Our hearts go out to the family and friends of Bernie Fuchs, a master of American illustration whose fresh perspectives and vibrant paintings changed the look and feel of published imagery, inspiring generations of artists to think and see in new ways. Mr. Fuchs’ influence ran deep, and his powerful artworks, borne of diverse methodologies and approaches, were enjoyed by millions who encountered his art at the turn of a page.
The following tribute to Bernie Fuchs was written by Museum Collections Consultant, Terrance Brown, a past director of the Society of Illustrators in New York, and longtime friend of the artist and his family.
Norman Rockwell Museum
Bernie Fuchs (1932 -2009)
Bernie Fuchs was to his generation what Norman Rockwell was to his. He was the artist whose next work was anxiously awaited by all other illustrators. He broke ground visually and compositionally, and spent his entire career painting the subjects he loved best: sports, jazz, travel and romance.
But Bernie had help. Illustration is a collaboration between the art director who needs to have a visual problem solved and an artist who needs to feed their creative juices. His images often incorporated interesting viewpoints along with his trademark dramatic lighting, with a thinned oil wash over a deft charcoal drawing as his medium. A unique approach to composition, inspired by so many reference photos, lay the groundwork for the drama that unfolds in the text, always secondary to his layout.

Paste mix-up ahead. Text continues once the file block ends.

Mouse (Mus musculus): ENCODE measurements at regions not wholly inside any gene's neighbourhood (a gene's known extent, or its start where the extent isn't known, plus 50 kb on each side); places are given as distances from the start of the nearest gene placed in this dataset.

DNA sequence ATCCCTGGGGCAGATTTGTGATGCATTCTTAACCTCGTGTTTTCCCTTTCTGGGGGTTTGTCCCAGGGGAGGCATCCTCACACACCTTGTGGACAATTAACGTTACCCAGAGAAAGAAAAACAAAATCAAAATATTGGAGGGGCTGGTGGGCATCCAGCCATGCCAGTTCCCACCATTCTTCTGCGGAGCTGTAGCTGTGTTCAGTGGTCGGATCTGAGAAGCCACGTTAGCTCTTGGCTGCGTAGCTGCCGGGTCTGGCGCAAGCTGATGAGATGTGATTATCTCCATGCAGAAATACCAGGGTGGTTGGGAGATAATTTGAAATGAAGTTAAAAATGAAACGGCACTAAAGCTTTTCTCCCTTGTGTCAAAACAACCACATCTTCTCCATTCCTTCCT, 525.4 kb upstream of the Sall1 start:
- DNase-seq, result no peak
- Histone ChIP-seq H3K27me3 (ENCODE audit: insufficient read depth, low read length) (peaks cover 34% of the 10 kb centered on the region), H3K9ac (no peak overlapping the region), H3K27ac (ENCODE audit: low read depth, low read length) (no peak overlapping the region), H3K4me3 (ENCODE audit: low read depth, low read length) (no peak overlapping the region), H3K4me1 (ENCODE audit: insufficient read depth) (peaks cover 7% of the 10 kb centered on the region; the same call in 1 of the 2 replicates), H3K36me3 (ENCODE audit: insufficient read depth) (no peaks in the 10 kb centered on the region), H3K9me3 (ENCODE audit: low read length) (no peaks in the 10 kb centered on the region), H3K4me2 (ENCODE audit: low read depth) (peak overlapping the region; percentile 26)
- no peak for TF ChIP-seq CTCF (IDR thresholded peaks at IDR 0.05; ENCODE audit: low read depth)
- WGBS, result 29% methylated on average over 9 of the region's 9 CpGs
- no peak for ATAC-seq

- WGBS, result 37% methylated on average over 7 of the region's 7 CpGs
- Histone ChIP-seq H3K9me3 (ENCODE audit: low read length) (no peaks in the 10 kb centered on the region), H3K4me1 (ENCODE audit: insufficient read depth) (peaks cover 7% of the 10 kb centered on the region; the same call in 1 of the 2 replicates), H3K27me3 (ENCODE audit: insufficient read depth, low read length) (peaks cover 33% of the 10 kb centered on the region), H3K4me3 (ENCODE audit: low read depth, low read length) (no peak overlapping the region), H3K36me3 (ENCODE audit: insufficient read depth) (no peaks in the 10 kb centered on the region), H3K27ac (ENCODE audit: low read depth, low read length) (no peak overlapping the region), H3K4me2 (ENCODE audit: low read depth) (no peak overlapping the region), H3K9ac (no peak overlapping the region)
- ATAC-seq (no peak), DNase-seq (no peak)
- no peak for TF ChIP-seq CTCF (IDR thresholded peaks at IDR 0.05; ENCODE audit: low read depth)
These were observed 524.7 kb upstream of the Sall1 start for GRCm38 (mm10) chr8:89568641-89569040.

Bernie Fuchs grew up in southwestern Illinois, graduated from Washington University in St. Louis, and began his career creating car ads in Detroit in the late 1950s. He moved to Westport, Connecticut in 1958 and was soon the brightest star in the illustration world. He created over fifty features for Sports Illustrated, painted presidents, movie star, athletes, The Indy 500, the Running of the Bulls in Pamplona, the races at Longchamps, English pubs, college bars, postal stamps and children’s books.
An era has passed. And the artist who was “the man” in that era would answer the compliment with a simple: “You are too kind.”